I soon discovered the NSCAA and saw that they were hosting a High School Diploma course at the High School I went to as a student. I signed up, expecting a similar environment to my E license, and prepared myself for the upcoming weekend course.
I couldn’t have been more surprised.
The environment created by the instructors was incredible and it was a place where we were encouraged to think on our feet and think for ourselves. Sessions and lectures were presented to us, but it was not presented in the sense of “this is what’s right, now repeat after me.” Rather, it was presented to give us ideas and help us find our own groove, help us find things we liked and we could extrapolate on with our own coaching journey. After the High School diploma course, I wanted to do another NSCAA course. In January 2014 I took the National Diploma and felt the same way as I had at my first NSCAA coaching course. I was in a place where everyone wanted to learn, improve, and most importantly, help each other. Instructors learned from coaches taking the course, and coaches learned some invaluable things from the instructors.
Now, a couple things should be explained. There are obvious differences between the NSCAA and the USSF, the most obvious of which is the fact that the USSF is designated by FIFA to hand out coaching licenses. The NSCAA cannot offer licenses, but instead offer coaching diplomas and this helps explain why both organizations go about things the way they do. I often tell people that I view the NSCAA as driver’s ed, whereas the USSF is the road test. You go through drivers ed, you learn, you practice, you improve, and eventually you are ready for the road test. Everyone’s a nervous wreck before their road test, but you can’t get your drivers license without it.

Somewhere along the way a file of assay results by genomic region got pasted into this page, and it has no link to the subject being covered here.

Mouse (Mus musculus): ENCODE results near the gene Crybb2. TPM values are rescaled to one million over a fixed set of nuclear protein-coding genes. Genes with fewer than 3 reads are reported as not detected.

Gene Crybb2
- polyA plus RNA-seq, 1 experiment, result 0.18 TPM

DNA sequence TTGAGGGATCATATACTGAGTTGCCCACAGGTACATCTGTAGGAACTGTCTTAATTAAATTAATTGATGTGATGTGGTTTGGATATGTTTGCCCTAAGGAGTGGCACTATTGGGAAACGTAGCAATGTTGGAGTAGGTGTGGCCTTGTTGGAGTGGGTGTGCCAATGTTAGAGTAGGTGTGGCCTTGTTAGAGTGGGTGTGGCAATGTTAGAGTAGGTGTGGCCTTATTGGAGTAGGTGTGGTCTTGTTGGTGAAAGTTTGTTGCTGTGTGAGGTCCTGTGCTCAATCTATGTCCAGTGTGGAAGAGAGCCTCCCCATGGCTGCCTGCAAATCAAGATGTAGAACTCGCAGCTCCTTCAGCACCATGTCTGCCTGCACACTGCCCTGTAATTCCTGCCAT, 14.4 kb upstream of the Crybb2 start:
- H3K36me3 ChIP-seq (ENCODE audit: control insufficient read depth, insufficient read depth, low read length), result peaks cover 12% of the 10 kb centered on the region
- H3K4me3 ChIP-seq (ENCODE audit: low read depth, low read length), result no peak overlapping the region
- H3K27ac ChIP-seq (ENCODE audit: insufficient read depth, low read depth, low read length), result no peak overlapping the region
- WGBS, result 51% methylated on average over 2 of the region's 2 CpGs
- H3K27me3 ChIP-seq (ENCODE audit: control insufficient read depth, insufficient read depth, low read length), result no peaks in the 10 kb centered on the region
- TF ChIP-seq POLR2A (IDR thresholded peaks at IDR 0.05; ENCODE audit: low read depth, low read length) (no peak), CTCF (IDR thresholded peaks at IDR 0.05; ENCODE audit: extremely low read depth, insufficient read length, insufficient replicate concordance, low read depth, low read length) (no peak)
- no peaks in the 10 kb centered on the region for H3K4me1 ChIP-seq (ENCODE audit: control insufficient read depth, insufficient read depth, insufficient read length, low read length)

I’ll fast-forward the story by saying that I fast-tracked myself through the NSCAA Courses(for better or for worse), and in January 2015 I completed the Premier Diploma. I was always challenged in the NSCAA courses, in a good way, but it was the general opinion of almost everyone involved that the NSCAA was a much more relaxed organization about passing then the USSF. It’s understandable, as the NSCAA is there to educate and improve coaches, whereas the Federation is there to ensure coaches are worthy of the license they are going for. One troubling point of conversation was always constant in any discussion, however, when comparing both organizations.